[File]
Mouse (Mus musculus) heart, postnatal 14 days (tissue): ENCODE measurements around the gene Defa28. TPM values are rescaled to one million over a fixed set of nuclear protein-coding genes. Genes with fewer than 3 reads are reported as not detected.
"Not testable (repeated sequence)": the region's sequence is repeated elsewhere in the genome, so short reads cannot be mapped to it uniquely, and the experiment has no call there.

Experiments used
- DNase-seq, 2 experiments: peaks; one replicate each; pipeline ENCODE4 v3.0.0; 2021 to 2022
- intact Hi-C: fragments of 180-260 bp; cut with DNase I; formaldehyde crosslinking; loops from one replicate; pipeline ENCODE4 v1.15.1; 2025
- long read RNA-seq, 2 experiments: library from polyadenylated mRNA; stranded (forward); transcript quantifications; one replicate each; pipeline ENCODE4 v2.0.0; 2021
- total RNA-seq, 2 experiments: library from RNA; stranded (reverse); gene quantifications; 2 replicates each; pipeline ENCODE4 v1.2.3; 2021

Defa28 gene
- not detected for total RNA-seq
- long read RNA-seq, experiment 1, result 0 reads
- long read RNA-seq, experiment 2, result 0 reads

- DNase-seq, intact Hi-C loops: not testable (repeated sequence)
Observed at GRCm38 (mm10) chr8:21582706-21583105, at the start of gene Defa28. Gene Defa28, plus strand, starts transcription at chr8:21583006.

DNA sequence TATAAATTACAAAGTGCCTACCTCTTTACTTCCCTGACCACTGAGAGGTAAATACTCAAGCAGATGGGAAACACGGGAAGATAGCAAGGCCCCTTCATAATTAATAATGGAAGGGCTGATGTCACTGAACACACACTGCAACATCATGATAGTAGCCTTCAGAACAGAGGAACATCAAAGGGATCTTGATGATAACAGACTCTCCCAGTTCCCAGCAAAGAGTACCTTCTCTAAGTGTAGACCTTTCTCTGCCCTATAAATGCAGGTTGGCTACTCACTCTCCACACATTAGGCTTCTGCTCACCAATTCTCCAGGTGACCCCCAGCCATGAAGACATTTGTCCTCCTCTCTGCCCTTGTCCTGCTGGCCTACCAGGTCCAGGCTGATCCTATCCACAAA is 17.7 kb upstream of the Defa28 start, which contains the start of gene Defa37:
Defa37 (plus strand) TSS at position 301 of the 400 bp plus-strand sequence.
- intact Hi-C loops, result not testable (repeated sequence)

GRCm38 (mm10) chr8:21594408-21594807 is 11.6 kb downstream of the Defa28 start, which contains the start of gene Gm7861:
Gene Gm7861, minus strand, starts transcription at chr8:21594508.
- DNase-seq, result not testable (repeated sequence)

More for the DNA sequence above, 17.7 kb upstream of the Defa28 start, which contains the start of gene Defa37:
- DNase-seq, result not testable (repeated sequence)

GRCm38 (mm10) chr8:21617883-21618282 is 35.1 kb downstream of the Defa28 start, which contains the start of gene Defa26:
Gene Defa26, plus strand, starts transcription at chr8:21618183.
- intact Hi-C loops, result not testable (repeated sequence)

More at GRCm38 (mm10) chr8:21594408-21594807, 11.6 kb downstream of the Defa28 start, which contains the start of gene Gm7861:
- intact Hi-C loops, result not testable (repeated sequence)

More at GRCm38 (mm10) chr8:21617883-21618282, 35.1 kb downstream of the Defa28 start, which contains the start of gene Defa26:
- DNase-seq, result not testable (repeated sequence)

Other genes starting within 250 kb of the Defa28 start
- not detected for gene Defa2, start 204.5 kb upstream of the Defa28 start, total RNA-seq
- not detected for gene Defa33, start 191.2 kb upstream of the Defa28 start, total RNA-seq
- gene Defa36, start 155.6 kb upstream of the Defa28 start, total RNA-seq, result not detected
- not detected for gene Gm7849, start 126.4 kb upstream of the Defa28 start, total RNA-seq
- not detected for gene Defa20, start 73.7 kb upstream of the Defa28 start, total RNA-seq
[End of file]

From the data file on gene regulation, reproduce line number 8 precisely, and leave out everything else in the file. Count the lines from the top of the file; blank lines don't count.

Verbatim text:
Defa28 gene